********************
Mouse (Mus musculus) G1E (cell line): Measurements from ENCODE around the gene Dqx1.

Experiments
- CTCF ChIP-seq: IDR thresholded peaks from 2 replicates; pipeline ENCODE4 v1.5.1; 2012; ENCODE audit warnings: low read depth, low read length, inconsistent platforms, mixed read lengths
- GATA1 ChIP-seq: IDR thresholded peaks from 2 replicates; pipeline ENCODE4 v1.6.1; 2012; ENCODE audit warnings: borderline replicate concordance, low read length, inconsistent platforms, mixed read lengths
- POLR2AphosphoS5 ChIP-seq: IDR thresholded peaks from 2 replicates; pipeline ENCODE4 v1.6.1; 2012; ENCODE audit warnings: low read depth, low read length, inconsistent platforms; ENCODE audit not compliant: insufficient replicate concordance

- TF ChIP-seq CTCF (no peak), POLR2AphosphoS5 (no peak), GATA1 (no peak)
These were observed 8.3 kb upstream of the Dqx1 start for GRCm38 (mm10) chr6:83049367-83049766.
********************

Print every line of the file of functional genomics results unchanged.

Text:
Mouse (Mus musculus) G1E (cell line): Measurements from ENCODE around the gene Dqx1.

Experiments
- CTCF ChIP-seq: IDR thresholded peaks from 2 replicates; pipeline ENCODE4 v1.5.1; 2012; ENCODE audit warnings: low read depth, low read length, inconsistent platforms, mixed read lengths
- GATA1 ChIP-seq: IDR thresholded peaks from 2 replicates; pipeline ENCODE4 v1.6.1; 2012; ENCODE audit warnings: borderline replicate concordance, low read length, inconsistent platforms, mixed read lengths
- POLR2AphosphoS5 ChIP-seq: IDR thresholded peaks from 2 replicates; pipeline ENCODE4 v1.6.1; 2012; ENCODE audit warnings: low read depth, low read length, inconsistent platforms; ENCODE audit not compliant: insufficient replicate concordance

- TF ChIP-seq CTCF (no peak), POLR2AphosphoS5 (no peak), GATA1 (no peak)
These were observed 8.3 kb upstream of the Dqx1 start for GRCm38 (mm10) chr6:83049367-83049766.